From the Garden: Royal Burgundy Snap Beans

Beans can be found in a variety of hues at this time of year. In addition to the more well-known green beans, this family of legumes known as snap beans, appear in yellow and white and the alliterative Dragon’s Tongue bean looks like it’s been licked with purple flames. One of my favorite snap beans is the Royal Burgundy, a deep violet that almost looks black.

Bunch of purple wax snap beans in rustic bowl in horizontal format

Royal Burgundy’s can be a bit tough, especially if picked when mature. This makes them great for pickling or canning but you can eat them raw (if you have strong guts and generally do well with raw foods) or you can do a quick blanch to tenderize them. It is through cooking the Royal Burgundy that I first fell in love with them. I put them into boiling water and turned my back for a few seconds. When I turned back to the pot, Holy Technicolor Beans, Batman! These heirloom legumes were no longer a deep purple. They were green!

Like purple cauliflower and purple cabbage, the hue of the Royal Burgundy bean fades when exposed to environments that are less acidic than the soil where it was born, like boiling water or heated oil. [1]  It’s a fun trick to use with kids and may even get them to eat these high-protein, high fiber, Vitamin C-rich veggies. [2]

Royal Burgundy’s are not available everywhere but I recommend any kind of snap bean to clients who are trying to be healthier because beans are nutritious and filling. They are great if you are trying to increase your vegetable intake but struggling to feel full. Snap beans work with many restricted diets but their uses are versatile: Add a delicious crunch to salads, dip in hummus at a picnic, sauté with garlic or, after blanching make them, make them French-style tossed with a light mustard vinaigrette and fresh dill. Because they are so hearty, they stand up well to bold-flavored Asian applications such as a rich coconut curry or a wok stir-fry with sesame oil and sesame seeds. Anyway you toss them… Enjoy!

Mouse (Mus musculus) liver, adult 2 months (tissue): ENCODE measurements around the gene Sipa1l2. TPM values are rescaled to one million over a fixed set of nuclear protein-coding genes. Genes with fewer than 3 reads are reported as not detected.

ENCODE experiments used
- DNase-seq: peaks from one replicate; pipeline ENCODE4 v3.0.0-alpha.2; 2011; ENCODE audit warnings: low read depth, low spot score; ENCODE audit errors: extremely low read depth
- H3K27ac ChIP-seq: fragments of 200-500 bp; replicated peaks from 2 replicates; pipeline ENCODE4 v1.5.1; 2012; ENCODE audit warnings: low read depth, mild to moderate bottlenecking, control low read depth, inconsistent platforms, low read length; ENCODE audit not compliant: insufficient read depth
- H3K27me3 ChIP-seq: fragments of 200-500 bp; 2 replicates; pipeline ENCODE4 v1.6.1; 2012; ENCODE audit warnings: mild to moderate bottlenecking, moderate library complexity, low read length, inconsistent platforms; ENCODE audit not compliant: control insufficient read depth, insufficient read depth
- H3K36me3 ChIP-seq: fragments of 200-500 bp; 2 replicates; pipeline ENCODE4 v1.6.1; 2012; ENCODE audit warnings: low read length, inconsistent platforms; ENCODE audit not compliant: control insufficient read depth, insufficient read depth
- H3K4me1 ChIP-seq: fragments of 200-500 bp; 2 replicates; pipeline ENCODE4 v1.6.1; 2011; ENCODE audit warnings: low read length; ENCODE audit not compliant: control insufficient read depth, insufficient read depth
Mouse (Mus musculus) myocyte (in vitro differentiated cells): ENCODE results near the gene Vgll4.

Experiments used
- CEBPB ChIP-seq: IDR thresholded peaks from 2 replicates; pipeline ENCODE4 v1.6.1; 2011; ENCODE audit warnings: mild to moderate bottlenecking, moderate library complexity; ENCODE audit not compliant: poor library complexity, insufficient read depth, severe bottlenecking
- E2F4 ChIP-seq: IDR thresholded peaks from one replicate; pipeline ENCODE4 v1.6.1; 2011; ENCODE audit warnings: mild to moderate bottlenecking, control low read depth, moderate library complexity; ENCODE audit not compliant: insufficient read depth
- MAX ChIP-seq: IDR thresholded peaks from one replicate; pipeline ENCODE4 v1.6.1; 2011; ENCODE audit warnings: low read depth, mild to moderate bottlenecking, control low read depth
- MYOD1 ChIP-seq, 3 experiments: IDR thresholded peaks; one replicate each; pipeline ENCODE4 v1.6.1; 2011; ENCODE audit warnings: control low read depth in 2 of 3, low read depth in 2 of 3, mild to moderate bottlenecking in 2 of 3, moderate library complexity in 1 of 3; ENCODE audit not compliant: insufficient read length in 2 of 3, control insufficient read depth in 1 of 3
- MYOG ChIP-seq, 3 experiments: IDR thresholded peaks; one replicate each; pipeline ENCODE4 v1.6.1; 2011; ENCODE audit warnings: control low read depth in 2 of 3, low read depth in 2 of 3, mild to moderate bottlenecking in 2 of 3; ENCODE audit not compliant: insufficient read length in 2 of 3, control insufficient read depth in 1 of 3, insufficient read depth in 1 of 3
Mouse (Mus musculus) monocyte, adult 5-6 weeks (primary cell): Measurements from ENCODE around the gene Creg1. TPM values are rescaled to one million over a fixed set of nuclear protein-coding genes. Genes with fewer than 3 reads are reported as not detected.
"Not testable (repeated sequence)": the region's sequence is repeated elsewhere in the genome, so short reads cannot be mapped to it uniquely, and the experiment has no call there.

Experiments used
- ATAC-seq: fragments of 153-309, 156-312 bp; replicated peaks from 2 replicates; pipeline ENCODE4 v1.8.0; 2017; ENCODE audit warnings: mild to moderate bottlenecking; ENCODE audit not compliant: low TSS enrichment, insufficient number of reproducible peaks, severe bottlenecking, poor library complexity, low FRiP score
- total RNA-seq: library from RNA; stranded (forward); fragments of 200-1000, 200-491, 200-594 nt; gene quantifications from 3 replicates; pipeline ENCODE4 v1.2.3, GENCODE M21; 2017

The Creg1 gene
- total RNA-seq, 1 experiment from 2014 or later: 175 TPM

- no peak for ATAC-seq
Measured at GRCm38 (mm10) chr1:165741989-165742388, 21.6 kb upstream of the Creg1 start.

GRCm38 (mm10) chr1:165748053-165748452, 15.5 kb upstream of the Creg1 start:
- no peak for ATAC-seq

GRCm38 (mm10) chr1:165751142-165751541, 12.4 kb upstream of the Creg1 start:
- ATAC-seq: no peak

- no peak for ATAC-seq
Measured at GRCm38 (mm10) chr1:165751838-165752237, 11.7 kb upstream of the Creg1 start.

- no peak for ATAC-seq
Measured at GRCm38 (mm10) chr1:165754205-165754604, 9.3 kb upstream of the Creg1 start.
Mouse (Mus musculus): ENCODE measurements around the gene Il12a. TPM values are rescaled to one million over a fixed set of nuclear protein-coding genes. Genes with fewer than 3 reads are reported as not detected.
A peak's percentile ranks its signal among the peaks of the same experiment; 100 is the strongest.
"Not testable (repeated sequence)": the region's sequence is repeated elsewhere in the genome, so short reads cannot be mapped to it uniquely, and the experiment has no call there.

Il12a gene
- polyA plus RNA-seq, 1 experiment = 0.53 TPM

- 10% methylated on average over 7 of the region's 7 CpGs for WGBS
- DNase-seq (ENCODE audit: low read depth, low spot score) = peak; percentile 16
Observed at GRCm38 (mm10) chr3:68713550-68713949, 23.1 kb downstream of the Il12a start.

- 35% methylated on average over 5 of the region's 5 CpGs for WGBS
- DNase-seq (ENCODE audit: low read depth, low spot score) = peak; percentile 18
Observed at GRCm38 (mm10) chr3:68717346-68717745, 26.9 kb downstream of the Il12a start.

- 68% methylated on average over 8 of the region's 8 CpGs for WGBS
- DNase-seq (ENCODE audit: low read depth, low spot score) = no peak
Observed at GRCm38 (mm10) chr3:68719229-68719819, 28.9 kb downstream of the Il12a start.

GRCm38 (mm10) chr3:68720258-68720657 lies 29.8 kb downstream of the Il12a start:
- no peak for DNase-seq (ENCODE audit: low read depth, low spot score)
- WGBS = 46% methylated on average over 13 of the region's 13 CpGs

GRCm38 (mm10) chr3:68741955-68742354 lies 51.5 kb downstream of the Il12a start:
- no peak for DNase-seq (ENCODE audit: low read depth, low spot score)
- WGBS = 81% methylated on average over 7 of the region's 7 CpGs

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[1]  “Why Do Purple Beans Turn Green after Cooking.” from Garden Betty: Diary of a Dirty Girl blog.

[2] Rahi Seed Bank’s description of Royal Burgundy beans.

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